Hunting season on conservative Hungarian MEPs is on – commentary

editor: REMIX NEWS
author: Dániel Bohár

The liberal forces, having realized that Viktor Orbán’s power cannot be undermined at home, have now launched a systematic hunt for his party’s MEPs, Dániel Bohár writes in a colum n on conservative news portal
Even before I wander in this direction, let me first make it clear that József Szájer made a mistake that a politician in his position is not allowed to make. A Christian Democrat politician does not go to such a “house party,” especially in the midst of a coronavirus epidemic. At the same time, Szájer accepted the consequences, resigned, ended his political career, and retired from public life.
“A Belgian news story appeared today in the Belgian press about a house party in Brussels on Friday, which I attended,” Szájer wrote in his statement. The Belgian authorities initiated proceedings against József Szájer for finding drugs in his bag. He denied that they were his.
“I didn’t use drugs, I offered the police on the spot to have an official test done, but they didn’t. Police said an ecstasy pill was found. It’s not mine, I don’t know who placed it and how. I made a statement to the police about this.”
Though Szájer did make a mistake, the case is a textbook example of a well-organized secret service action. The authorities most likely had been watching the Hungarian representative for some time, getting to know his habits, so it was easy to set a trap for him. At the same time, it is clear that an MEP who has been moving in politics for 30 years should not have made such an amateur mistake. Of course, this is easy to say, but a similar case occurred with former Austrian Interior Minister Heinz-Christian Strache. Surely everyone remembers the videos. It was a perfect job, too.
An important detail in the case is the drug charge, and here we should read between the lines. Szájer writes in his statement that he did not consume any mind-altering drugs, but ecstasy tablets were found in his backpack. To clarify the situation, Szájer requested an immediate drug test, which was rejected by the authority. Why? Most likely because then it would have turned out that there were really no drugs in his system, and the well-informed Belgian and Hungarian press wouldn’t have even been able to report on it.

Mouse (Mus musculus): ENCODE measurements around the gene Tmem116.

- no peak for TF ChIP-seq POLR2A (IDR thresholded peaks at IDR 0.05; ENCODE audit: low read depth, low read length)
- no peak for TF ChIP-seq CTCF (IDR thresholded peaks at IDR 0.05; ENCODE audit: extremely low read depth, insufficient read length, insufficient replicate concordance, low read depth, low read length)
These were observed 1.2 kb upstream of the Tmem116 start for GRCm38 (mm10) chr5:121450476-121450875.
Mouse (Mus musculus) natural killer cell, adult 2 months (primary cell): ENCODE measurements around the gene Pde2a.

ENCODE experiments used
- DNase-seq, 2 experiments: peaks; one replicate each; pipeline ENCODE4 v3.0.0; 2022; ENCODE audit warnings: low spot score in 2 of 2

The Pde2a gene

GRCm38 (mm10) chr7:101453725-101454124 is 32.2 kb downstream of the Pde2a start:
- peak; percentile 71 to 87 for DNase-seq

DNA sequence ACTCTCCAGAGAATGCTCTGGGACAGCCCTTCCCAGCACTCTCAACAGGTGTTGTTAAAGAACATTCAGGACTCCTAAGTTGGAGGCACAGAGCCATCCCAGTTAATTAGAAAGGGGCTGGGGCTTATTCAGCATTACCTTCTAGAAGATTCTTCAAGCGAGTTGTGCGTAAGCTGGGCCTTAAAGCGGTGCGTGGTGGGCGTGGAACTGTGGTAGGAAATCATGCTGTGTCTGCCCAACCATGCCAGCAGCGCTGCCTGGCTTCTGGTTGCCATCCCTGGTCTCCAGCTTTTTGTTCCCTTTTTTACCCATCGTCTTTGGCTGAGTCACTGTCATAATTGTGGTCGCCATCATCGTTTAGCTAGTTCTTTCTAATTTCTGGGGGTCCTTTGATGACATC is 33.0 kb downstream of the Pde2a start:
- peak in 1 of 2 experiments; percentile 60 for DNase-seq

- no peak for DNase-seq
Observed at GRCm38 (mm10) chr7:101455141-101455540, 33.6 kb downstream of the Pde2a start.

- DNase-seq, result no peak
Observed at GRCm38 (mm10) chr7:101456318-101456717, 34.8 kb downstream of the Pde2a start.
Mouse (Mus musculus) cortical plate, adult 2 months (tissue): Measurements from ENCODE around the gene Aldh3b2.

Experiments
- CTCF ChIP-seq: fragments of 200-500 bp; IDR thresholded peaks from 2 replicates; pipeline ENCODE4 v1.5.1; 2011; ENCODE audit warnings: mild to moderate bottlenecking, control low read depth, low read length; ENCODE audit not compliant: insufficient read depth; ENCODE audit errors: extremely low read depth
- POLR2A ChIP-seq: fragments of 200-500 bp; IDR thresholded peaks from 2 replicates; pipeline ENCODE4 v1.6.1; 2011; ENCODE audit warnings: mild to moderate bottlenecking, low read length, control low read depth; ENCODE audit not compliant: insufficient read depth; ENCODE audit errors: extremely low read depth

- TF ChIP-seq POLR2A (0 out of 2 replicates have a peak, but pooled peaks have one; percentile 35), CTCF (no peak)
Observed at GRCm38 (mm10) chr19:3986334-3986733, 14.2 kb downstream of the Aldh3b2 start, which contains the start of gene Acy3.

The leak of the story is also noteworthy. In addition to the Hungarian MEP, several other diplomats attended the party, yet we have not heard anything about them. In any case, the fact that information from the Belgian prosecutor’s office appeared the next day in the Belgian press raises serious questions. Privacy rights, among others, seem to be unknown concepts in the developed rule of law in the West.
The timing also suggests that this is a well-organized action, as Hungary is engaged in its biggest debate with the European Union in recent years. With the “shooting” of József Szájer, Viktor Orbán lost one of his most important allies in the European Parliament.
To sum things up: This case foreshadows what to expect in the next year and a half. It is quite clear that all the foreign opponents of the Orbán government have come to the conclusion that left to the “domestic” opposition alone, there will be no change of government anytime soon. The network, complemented by the secret service, is already working hard, collecting everything from everyone. The case of Szájer is a warning sign. It doesn’t matter that someone has been a politician, a pioneer of the regime change for 30 years and the author of Hungary’s new constitution or that he is one of the most prominent minds in the country.
Let’s take care of ourselves and take care of each other, for the sake of each other!
Title image: A general view of the room before a plenary session at the European Parliament, in Brussels, Monday, Nov. 23, 2020. (Kenzo Tribouillard, Pool via AP)


tend: 1712999783.4206